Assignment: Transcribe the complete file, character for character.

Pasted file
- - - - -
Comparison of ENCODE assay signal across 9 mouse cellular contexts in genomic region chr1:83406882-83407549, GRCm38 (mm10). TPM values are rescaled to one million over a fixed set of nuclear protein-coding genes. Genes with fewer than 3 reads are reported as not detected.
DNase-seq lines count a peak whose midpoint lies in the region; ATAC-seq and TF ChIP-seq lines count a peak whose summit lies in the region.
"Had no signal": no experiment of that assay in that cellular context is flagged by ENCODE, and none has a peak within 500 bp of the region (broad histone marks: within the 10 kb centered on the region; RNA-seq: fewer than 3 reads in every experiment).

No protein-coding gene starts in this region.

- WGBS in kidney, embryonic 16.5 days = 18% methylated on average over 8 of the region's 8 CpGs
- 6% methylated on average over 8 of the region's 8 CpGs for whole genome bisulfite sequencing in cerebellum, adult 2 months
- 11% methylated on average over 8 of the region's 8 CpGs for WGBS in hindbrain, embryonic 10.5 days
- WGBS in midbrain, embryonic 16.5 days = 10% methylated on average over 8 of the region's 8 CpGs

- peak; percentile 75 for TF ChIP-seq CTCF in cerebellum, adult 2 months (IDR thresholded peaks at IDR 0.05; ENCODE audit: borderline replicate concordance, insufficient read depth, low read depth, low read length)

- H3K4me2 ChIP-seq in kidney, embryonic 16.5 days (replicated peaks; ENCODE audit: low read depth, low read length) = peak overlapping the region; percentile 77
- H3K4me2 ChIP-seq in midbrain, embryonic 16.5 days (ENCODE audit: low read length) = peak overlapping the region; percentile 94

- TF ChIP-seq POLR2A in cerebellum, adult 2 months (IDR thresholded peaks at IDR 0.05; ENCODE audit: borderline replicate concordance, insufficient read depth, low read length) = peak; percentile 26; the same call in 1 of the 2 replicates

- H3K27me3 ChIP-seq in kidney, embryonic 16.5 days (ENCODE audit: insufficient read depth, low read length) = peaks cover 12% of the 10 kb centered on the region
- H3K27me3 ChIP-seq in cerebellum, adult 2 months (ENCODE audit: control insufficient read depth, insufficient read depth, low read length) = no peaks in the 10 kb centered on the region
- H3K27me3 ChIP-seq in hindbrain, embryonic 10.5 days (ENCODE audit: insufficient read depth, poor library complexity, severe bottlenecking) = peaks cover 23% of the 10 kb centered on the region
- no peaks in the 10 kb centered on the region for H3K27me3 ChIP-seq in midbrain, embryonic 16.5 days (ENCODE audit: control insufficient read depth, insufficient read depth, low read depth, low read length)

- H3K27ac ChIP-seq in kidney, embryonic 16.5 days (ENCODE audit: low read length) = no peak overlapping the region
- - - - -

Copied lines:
Comparison of ENCODE assay signal across 9 mouse cellular contexts in genomic region chr1:83406882-83407549, GRCm38 (mm10). TPM values are rescaled to one million over a fixed set of nuclear protein-coding genes. Genes with fewer than 3 reads are reported as not detected.
DNase-seq lines count a peak whose midpoint lies in the region; ATAC-seq and TF ChIP-seq lines count a peak whose summit lies in the region.
"Had no signal": no experiment of that assay in that cellular context is flagged by ENCODE, and none has a peak within 500 bp of the region (broad histone marks: within the 10 kb centered on the region; RNA-seq: fewer than 3 reads in every experiment).

No protein-coding gene starts in this region.

- WGBS in kidney, embryonic 16.5 days = 18% methylated on average over 8 of the region's 8 CpGs
- 6% methylated on average over 8 of the region's 8 CpGs for whole genome bisulfite sequencing in cerebellum, adult 2 months
- 11% methylated on average over 8 of the region's 8 CpGs for WGBS in hindbrain, embryonic 10.5 days
- WGBS in midbrain, embryonic 16.5 days = 10% methylated on average over 8 of the region's 8 CpGs

- peak; percentile 75 for TF ChIP-seq CTCF in cerebellum, adult 2 months (IDR thresholded peaks at IDR 0.05; ENCODE audit: borderline replicate concordance, insufficient read depth, low read depth, low read length)

- H3K4me2 ChIP-seq in kidney, embryonic 16.5 days (replicated peaks; ENCODE audit: low read depth, low read length) = peak overlapping the region; percentile 77
- H3K4me2 ChIP-seq in midbrain, embryonic 16.5 days (ENCODE audit: low read length) = peak overlapping the region; percentile 94

- TF ChIP-seq POLR2A in cerebellum, adult 2 months (IDR thresholded peaks at IDR 0.05; ENCODE audit: borderline replicate concordance, insufficient read depth, low read length) = peak; percentile 26; the same call in 1 of the 2 replicates

- H3K27me3 ChIP-seq in kidney, embryonic 16.5 days (ENCODE audit: insufficient read depth, low read length) = peaks cover 12% of the 10 kb centered on the region
- H3K27me3 ChIP-seq in cerebellum, adult 2 months (ENCODE audit: control insufficient read depth, insufficient read depth, low read length) = no peaks in the 10 kb centered on the region
- H3K27me3 ChIP-seq in hindbrain, embryonic 10.5 days (ENCODE audit: insufficient read depth, poor library complexity, severe bottlenecking) = peaks cover 23% of the 10 kb centered on the region
- no peaks in the 10 kb centered on the region for H3K27me3 ChIP-seq in midbrain, embryonic 16.5 days (ENCODE audit: control insufficient read depth, insufficient read depth, low read depth, low read length)

- H3K27ac ChIP-seq in kidney, embryonic 16.5 days (ENCODE audit: low read length) = no peak overlapping the region